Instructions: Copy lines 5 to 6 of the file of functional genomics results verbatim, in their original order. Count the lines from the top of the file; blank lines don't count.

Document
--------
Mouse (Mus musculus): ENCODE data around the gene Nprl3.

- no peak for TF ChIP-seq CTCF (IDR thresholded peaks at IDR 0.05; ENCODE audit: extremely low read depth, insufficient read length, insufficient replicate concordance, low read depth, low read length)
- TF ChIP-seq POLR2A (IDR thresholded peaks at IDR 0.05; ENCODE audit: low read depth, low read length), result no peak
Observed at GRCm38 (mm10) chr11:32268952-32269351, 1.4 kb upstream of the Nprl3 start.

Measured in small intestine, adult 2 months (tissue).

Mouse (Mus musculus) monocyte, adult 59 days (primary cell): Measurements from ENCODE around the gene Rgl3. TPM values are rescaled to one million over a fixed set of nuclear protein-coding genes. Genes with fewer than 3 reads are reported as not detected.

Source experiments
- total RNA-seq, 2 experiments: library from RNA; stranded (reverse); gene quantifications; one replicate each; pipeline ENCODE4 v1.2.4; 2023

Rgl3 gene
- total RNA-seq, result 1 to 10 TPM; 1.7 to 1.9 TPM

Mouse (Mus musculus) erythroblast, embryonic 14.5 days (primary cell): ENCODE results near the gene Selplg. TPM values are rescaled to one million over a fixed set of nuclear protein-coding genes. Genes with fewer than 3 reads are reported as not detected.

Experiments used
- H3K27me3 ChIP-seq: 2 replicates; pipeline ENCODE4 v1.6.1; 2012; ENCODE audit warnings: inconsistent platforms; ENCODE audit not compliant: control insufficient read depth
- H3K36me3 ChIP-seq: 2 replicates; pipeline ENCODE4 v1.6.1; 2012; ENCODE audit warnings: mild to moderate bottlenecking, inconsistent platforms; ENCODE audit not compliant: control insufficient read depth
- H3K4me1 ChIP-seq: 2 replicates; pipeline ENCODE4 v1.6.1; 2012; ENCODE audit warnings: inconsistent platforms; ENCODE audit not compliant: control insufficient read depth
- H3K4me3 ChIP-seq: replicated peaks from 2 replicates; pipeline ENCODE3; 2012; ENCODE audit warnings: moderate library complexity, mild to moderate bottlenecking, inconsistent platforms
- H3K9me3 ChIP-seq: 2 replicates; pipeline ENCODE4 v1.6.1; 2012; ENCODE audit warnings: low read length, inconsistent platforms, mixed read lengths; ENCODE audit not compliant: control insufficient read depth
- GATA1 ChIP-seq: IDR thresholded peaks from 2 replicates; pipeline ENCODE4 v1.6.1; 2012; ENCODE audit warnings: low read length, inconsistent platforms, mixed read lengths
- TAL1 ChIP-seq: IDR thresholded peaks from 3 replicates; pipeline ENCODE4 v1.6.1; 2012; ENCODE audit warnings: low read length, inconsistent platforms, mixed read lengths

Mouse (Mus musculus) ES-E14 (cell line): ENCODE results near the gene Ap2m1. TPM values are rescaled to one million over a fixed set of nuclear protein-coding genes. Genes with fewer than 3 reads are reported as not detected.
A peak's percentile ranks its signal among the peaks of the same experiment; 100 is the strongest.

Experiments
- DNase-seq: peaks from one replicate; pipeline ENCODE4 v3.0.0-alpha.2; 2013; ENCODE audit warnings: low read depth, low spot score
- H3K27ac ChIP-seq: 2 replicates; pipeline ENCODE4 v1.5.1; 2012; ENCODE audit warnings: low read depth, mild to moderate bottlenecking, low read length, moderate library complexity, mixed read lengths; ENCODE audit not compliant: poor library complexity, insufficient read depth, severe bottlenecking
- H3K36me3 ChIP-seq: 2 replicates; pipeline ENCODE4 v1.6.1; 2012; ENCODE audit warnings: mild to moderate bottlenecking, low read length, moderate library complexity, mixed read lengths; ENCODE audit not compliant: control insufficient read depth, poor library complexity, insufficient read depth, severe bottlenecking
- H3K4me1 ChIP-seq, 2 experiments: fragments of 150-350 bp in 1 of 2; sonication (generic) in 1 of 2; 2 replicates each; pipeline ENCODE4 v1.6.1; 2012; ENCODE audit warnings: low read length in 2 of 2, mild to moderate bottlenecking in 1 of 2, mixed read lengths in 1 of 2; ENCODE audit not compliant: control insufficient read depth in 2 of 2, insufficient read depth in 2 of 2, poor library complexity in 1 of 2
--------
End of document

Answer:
Measured in small intestine, adult 2 months (tissue).

Mouse (Mus musculus) monocyte, adult 59 days (primary cell): Measurements from ENCODE around the gene Rgl3. TPM values are rescaled to one million over a fixed set of nuclear protein-coding genes. Genes with fewer than 3 reads are reported as not detected.